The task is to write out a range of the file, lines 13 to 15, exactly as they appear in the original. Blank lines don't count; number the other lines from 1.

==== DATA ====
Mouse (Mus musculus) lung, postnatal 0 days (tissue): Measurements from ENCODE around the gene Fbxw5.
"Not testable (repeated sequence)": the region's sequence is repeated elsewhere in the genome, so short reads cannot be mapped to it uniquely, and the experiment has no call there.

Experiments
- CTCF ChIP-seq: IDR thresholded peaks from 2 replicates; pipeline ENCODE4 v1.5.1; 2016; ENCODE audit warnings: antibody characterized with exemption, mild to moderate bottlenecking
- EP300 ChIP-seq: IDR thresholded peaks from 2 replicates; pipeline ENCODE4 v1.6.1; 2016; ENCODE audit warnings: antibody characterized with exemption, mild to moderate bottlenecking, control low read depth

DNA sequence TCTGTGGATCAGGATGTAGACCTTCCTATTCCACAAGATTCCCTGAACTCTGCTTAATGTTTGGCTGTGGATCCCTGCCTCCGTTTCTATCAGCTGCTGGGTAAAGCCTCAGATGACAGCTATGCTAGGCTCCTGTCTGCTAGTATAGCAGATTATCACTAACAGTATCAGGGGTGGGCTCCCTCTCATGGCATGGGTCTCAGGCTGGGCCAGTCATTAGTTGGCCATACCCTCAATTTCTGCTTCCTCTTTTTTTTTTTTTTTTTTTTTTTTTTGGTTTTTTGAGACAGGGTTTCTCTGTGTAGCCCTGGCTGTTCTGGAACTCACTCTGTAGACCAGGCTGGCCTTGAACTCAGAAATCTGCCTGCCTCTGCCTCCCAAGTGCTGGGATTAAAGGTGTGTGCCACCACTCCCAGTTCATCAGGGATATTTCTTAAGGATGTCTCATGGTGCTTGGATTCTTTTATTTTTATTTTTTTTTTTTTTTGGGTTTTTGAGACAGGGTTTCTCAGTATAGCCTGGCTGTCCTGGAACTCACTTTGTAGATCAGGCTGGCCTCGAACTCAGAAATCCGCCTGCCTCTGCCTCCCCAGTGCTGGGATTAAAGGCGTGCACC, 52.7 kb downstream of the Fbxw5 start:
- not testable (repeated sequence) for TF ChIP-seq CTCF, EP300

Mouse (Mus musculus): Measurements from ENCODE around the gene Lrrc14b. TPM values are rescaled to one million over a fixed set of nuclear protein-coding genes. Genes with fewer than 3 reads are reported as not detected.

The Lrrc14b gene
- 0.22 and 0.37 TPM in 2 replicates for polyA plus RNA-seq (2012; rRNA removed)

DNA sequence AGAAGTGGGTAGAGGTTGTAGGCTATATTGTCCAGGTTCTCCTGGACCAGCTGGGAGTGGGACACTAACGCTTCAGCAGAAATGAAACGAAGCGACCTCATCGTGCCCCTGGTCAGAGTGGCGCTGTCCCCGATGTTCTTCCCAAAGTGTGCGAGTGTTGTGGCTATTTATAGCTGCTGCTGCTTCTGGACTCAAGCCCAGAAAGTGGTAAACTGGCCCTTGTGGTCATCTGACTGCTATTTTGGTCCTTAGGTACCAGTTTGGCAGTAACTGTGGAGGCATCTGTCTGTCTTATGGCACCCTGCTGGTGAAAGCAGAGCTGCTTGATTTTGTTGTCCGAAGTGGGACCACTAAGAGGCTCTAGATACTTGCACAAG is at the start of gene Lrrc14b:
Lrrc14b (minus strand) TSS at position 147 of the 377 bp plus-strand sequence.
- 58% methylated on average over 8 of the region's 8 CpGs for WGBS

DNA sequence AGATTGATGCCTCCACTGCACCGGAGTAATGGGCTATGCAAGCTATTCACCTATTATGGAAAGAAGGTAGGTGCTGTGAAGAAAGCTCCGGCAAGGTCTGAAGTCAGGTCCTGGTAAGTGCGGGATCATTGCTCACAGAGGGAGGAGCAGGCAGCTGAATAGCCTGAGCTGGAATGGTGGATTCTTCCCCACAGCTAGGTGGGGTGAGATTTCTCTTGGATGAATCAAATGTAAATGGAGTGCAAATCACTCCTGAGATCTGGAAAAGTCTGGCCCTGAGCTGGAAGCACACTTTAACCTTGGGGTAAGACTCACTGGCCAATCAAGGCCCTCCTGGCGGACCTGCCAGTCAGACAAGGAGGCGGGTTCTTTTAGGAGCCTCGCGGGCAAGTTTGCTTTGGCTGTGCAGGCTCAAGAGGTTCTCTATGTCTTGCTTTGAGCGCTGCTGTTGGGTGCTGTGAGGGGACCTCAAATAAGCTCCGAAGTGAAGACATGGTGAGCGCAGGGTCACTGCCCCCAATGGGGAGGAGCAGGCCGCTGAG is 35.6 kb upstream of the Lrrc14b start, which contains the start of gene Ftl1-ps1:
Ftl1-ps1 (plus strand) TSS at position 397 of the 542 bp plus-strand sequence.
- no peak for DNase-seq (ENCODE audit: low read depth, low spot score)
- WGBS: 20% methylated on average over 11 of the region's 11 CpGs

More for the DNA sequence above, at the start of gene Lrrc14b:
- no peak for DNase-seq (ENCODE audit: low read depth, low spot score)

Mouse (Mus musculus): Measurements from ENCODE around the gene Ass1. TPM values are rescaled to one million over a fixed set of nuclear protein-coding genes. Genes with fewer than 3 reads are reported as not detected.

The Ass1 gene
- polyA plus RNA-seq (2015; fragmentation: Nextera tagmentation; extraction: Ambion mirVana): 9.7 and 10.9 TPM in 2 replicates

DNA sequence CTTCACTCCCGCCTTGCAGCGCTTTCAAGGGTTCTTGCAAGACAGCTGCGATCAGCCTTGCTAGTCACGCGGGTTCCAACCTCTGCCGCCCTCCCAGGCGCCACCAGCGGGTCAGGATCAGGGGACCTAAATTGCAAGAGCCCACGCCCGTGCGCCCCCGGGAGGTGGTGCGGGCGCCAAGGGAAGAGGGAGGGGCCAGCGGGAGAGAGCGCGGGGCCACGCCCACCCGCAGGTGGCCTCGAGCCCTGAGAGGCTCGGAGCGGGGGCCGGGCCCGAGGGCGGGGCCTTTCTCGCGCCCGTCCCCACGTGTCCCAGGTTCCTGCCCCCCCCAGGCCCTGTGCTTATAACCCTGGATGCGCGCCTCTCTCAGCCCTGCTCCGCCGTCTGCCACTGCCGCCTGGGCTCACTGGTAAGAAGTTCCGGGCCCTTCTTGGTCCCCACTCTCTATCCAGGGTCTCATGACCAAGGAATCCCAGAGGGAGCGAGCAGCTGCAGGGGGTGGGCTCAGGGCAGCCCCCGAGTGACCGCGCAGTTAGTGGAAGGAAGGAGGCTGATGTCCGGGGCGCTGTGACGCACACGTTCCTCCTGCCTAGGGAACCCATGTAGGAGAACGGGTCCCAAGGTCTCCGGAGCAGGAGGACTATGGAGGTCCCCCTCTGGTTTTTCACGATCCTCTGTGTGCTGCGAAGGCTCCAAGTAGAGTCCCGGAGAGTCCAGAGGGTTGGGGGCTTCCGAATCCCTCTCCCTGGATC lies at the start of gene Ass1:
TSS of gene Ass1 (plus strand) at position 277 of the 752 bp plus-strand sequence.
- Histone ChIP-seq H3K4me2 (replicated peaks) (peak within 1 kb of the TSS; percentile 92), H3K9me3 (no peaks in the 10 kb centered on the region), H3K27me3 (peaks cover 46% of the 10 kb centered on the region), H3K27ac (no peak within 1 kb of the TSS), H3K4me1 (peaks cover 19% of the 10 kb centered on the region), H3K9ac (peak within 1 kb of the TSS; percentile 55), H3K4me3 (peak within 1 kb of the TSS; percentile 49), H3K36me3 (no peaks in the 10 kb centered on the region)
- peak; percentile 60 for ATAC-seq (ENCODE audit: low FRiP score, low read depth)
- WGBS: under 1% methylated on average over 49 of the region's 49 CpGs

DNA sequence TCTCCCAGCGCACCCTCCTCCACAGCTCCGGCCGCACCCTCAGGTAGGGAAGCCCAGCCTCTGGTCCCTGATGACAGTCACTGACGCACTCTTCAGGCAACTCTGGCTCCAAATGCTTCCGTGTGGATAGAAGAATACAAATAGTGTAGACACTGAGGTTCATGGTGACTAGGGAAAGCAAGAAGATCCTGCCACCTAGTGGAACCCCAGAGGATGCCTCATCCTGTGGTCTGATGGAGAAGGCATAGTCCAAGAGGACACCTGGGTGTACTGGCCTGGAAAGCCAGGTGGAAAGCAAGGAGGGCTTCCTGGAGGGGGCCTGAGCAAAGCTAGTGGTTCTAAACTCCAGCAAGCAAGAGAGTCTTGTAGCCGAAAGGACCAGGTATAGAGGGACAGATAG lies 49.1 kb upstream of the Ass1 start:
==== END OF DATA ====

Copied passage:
- 58% methylated on average over 8 of the region's 8 CpGs for WGBS

DNA sequence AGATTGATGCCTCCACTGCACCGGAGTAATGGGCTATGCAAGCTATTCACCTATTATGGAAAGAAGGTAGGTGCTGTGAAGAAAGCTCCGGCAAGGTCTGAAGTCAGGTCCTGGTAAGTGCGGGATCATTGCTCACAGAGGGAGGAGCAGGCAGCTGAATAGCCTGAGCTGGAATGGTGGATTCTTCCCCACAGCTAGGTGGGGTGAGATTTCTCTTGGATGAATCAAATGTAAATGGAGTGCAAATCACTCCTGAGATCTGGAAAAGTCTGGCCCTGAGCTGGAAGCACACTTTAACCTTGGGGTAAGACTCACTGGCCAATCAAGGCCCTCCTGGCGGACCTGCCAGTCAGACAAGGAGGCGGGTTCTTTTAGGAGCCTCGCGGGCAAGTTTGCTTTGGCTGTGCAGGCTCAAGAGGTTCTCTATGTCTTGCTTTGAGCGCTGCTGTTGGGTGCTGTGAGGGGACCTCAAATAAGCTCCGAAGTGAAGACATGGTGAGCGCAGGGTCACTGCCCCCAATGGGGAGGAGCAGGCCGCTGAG is 35.6 kb upstream of the Lrrc14b start, which contains the start of gene Ftl1-ps1:
Ftl1-ps1 (plus strand) TSS at position 397 of the 542 bp plus-strand sequence.